Three anniversaries of note are being celebrated. They're worth celebrating, as they rank among my favorites, so I, for one, will celebrate them.
First, two golden anniversaries. "A Wrinkle In Time", Madeleine L'Engle. I didn't read it fifty years ago. Was just five. Probably first read it seven years later - and man, what fireworks it launched in me. Such plotting and cleverness. This is what writing and science fiction was about to me, great characters, interesting ideas. I loved that book.
Then...I forgot about it. It fell into a crevice in my brain. It wasn't until I read Rebecca Steadman's "When You Reach Me" last year that I remembered "A Wrinkle In Time". Ms Steadman's main character, Miranda, loves "A Wrinkle In Time", carries it and quotes it, while solving riddles that ends up involving...time travel! It's so well done and clever, it's worthy of being mentioned at the same time as "A Wrinkle In Time". Thank you, Madeleine L'Engle, for writing such a book, and to Rebecca Steaman. They inspire the writer, science fiction fan, thinker, and dreamer dwelling inside.
Right in line with science fiction and technology, John Glenn was launched in Friendship 7 and circled the Earth three times. This is a bitter, satisfying, and disappointing anniversary. Although the Soviets already had more hours, this was part of America's effort. Beyond Glenn's flight, we put people on the moon and created the space shuttle system. Costly achievements, yes, in terms of human life and funding, but America's space program helped create a new national identity, re-establishing us a can do nation. As an anniversary, then, it seems like we've fallen from the great heights of 'can do if we put our minds to it' to, oh, that costs too much, that's too hard. It saddens me how much of our current visions are reduced to costs and politics. Perhaps anniversaries of what we have done, for many more will come, and we'll hear many great things about how great we are as a nation, will stir someone enough to act.
The other anniversary is the 30th of a favorite science fiction movie, "Blade Runner". I watched it again the other night on AMC. Number one, I'm not a big Harrison Ford fan but I'm a Philip K. Dick fan and enjoyed the book at the core, "Do Androids Dream of Electric Sheep?" What a cast. Besides Ford, with Sean Young, Joanna Cassidy, Daryl Hannah, Rutger Hauer, and Edward James Olmos.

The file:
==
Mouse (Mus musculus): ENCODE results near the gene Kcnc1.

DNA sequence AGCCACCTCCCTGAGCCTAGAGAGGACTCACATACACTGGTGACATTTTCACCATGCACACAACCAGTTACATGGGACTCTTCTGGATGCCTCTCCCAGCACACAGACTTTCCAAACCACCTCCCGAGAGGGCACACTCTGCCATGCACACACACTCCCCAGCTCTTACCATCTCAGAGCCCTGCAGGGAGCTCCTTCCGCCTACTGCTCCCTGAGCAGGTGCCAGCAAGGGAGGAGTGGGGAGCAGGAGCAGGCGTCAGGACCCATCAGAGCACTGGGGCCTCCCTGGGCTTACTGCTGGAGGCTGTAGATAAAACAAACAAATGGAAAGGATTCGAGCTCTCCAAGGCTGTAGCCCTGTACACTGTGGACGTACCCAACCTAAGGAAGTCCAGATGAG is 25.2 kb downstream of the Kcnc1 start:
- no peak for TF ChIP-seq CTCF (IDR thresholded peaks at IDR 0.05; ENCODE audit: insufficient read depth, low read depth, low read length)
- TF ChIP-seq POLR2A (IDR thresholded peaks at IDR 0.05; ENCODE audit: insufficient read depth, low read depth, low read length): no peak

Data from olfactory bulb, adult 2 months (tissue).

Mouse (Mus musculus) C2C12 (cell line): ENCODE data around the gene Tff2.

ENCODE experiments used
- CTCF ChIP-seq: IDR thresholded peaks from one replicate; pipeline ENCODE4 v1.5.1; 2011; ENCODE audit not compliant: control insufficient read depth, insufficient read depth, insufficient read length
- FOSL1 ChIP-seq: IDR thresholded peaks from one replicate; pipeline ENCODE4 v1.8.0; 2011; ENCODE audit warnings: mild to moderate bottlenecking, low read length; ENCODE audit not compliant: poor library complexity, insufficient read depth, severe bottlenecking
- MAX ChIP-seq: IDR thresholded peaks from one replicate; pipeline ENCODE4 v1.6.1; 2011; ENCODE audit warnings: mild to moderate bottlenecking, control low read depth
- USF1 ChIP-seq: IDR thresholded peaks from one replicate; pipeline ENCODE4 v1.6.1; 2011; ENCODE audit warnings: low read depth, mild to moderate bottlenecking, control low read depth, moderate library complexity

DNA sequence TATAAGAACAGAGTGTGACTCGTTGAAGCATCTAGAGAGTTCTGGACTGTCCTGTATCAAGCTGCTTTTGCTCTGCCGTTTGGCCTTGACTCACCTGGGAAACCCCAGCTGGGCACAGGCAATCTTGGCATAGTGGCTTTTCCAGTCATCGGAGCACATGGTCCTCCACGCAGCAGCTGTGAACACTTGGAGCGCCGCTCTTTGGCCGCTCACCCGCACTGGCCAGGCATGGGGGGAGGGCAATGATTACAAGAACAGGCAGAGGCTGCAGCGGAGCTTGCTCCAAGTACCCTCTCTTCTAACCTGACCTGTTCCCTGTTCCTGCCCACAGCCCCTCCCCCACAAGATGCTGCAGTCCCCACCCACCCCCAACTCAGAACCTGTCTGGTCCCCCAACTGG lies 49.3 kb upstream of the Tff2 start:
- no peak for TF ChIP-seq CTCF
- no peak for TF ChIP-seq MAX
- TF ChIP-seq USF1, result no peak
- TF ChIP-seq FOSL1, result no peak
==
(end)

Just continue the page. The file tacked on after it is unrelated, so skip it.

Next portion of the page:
Then you have people who often get less attention, who are also favorites. William Sanderson, who played JF Sebastian, was on "Newhart" as Larry, one of the locals. Larry always introduced himself, "Hi, I'm Larry. This is my brother, Darryl, and my other brother, Darryl." Later, he was part of "Deadwood", which never got a proper send off.
Also in "Blade Runner" was Brion James. I've seen him in so many, many movies, often playing a cop, such as in "48 Hours" (with Nick Nolte and Eddie Murphy) or in westerns like "Silverado" (with Kevin Kline, Scott Glenn, Kevin Costner, and Brian Dennehy, to name some in the movie) and other science fiction, such as "The Fifth Element" (a strange Bruce Willis movie). He died young, just 54 years old, of a heart attack.
If you've not read "A Wrinkle In Time" and "When You Reach Me", I recommend them. They're young adult and easy reads (and pass them on to some young people -- see John Farley's blog at WSJ - http://tinyurl.com/87d8m2x). The dystopic noirish "Blade Runner" is more of an acquired taste, but it suits my palate just fine.
As for John Glenn's Friendship 7 flight, share a moment with me. Look up at the moon, and the stars far beyond it. Think of all the great recent discoveries about new worlds that have been discovered, and then, dream....
Causes Michael Seidel Supports
Kiva, Women's International League for Peace and Freedom, Propublica.org, Doctors Without Borders, GreaterGood.com